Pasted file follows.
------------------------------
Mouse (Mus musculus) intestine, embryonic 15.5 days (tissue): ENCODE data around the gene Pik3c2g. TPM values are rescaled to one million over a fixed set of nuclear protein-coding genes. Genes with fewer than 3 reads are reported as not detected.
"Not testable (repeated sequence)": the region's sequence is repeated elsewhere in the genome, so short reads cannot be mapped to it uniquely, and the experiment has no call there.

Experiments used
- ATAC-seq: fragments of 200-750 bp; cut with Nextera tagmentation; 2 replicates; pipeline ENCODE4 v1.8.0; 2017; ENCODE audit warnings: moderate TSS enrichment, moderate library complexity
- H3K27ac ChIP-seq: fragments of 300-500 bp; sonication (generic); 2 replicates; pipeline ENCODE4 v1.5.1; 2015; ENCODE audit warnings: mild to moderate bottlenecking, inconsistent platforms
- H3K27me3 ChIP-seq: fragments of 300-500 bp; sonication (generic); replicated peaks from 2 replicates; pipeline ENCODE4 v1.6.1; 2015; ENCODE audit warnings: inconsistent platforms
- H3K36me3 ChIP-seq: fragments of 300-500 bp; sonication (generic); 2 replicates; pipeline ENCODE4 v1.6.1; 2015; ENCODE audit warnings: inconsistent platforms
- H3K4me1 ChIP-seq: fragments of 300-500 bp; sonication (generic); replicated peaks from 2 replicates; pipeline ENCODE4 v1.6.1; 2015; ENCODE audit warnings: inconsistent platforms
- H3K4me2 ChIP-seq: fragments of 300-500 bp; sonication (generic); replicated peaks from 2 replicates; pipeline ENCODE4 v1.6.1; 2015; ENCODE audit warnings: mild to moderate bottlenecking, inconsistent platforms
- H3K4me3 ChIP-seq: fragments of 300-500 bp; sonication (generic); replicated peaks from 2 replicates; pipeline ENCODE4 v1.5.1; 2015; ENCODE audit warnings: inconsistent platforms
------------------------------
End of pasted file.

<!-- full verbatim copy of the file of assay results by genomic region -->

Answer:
Mouse (Mus musculus) intestine, embryonic 15.5 days (tissue): ENCODE data around the gene Pik3c2g. TPM values are rescaled to one million over a fixed set of nuclear protein-coding genes. Genes with fewer than 3 reads are reported as not detected.
"Not testable (repeated sequence)": the region's sequence is repeated elsewhere in the genome, so short reads cannot be mapped to it uniquely, and the experiment has no call there.

Experiments used
- ATAC-seq: fragments of 200-750 bp; cut with Nextera tagmentation; 2 replicates; pipeline ENCODE4 v1.8.0; 2017; ENCODE audit warnings: moderate TSS enrichment, moderate library complexity
- H3K27ac ChIP-seq: fragments of 300-500 bp; sonication (generic); 2 replicates; pipeline ENCODE4 v1.5.1; 2015; ENCODE audit warnings: mild to moderate bottlenecking, inconsistent platforms
- H3K27me3 ChIP-seq: fragments of 300-500 bp; sonication (generic); replicated peaks from 2 replicates; pipeline ENCODE4 v1.6.1; 2015; ENCODE audit warnings: inconsistent platforms
- H3K36me3 ChIP-seq: fragments of 300-500 bp; sonication (generic); 2 replicates; pipeline ENCODE4 v1.6.1; 2015; ENCODE audit warnings: inconsistent platforms
- H3K4me1 ChIP-seq: fragments of 300-500 bp; sonication (generic); replicated peaks from 2 replicates; pipeline ENCODE4 v1.6.1; 2015; ENCODE audit warnings: inconsistent platforms
- H3K4me2 ChIP-seq: fragments of 300-500 bp; sonication (generic); replicated peaks from 2 replicates; pipeline ENCODE4 v1.6.1; 2015; ENCODE audit warnings: mild to moderate bottlenecking, inconsistent platforms
- H3K4me3 ChIP-seq: fragments of 300-500 bp; sonication (generic); replicated peaks from 2 replicates; pipeline ENCODE4 v1.5.1; 2015; ENCODE audit warnings: inconsistent platforms